Usually head injuries are associated with contact sports like football, boxing or hockey. But there's growing evidence that there are risks in soccer, too.
Take the example of former Brazilian star Hilderaldo Luiz Bellini, known simply as Bellini to soccer fans. He played on the nation's first World Cup champion team in 1958 and was known for his acrobatic leaps and fearless headers. When he died earlier this year, an obituary from the Guardian called Bellini "a powerful, resolute, and sometimes abrasive central marker."
His death came after more than a decade of showing signs of what doctors and his family initially thought was Alzheimer's.
But new evidence suggests Bellini was instead suffering from a degenerative brain disease known as Chronic Traumatic Encephalopathy, or CTE.
"When I looked at his brain I found strong evidence of these changes," said Lea Grinberg, who led the team which studied Bellini's brain. She said she was asked by his family to do the study and make the findings public.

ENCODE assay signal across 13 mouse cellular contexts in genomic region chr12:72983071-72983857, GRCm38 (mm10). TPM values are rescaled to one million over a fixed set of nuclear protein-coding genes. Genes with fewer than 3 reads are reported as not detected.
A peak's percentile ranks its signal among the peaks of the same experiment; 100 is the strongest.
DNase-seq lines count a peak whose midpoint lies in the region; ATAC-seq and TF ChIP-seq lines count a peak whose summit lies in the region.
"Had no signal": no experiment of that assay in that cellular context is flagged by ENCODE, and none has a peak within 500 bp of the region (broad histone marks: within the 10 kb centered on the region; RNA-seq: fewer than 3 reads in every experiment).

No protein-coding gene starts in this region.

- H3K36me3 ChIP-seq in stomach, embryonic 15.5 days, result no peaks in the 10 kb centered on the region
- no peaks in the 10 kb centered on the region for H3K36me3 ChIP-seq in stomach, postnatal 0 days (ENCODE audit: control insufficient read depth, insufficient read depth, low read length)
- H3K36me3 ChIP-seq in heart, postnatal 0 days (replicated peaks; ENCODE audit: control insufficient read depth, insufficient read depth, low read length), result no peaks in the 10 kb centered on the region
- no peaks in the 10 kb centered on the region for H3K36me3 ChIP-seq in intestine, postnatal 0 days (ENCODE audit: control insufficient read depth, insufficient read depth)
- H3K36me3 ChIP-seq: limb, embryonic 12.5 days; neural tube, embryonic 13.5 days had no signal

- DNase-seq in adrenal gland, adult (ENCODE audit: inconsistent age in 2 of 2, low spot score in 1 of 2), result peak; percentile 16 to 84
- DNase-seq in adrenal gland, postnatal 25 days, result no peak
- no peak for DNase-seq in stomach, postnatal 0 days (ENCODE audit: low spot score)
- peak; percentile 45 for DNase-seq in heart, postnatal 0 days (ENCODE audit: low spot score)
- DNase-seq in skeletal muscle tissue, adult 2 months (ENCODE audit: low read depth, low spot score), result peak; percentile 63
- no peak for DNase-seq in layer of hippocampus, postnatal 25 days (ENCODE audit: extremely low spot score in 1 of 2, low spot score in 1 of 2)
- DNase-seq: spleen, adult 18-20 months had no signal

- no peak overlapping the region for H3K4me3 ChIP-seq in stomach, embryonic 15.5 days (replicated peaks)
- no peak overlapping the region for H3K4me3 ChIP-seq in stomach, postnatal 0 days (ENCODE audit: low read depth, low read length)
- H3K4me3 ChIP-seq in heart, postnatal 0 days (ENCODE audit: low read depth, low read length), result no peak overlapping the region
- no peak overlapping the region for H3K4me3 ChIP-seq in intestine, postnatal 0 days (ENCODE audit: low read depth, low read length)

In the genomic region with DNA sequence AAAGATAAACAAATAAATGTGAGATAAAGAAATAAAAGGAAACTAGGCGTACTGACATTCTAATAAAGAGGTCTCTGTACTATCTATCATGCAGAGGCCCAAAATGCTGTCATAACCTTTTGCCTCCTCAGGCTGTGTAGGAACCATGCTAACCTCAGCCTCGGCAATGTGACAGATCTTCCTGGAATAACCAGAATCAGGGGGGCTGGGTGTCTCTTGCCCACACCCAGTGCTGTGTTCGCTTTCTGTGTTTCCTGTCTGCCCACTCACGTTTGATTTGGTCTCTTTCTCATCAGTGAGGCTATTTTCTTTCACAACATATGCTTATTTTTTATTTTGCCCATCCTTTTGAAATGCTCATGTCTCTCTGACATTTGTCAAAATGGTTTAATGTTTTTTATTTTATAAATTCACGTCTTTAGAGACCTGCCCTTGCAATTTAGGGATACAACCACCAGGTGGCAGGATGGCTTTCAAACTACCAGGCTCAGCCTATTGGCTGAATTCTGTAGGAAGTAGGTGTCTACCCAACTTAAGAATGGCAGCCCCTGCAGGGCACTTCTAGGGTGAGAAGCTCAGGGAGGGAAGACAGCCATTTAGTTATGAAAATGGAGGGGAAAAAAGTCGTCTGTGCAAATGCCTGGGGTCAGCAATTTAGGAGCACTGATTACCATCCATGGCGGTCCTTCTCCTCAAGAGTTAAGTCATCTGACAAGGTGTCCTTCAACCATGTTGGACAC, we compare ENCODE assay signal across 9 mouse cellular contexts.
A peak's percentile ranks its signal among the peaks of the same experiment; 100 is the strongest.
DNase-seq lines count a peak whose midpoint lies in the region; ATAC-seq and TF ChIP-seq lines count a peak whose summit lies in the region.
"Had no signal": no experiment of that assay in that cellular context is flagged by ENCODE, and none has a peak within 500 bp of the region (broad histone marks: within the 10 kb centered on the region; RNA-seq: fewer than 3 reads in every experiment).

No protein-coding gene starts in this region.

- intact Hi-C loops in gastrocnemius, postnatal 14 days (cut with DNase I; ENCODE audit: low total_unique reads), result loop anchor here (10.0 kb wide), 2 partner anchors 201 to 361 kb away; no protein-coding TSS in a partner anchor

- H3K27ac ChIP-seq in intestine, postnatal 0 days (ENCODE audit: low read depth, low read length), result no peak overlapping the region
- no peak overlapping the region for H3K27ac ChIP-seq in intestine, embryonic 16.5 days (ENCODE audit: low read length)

One issue in years past was the heavier ball, which was traditionally made of leather.
"When it was wet it would absorb the water and it was like a brick coming on the head," she said. Today, the ball is much lighter, but the game is more physical and athletes are stronger and faster, posing risks, especially to young athletes whose neck muscles are not yet fully developed, said Grinberg.
Her study, she said, showed association between CTE and Bellini's injuries, but stopped short of providing clear causation. Grinberg said more research will be needed in the field to determine clearly what kinds of effect collisions and headers have on soccer players.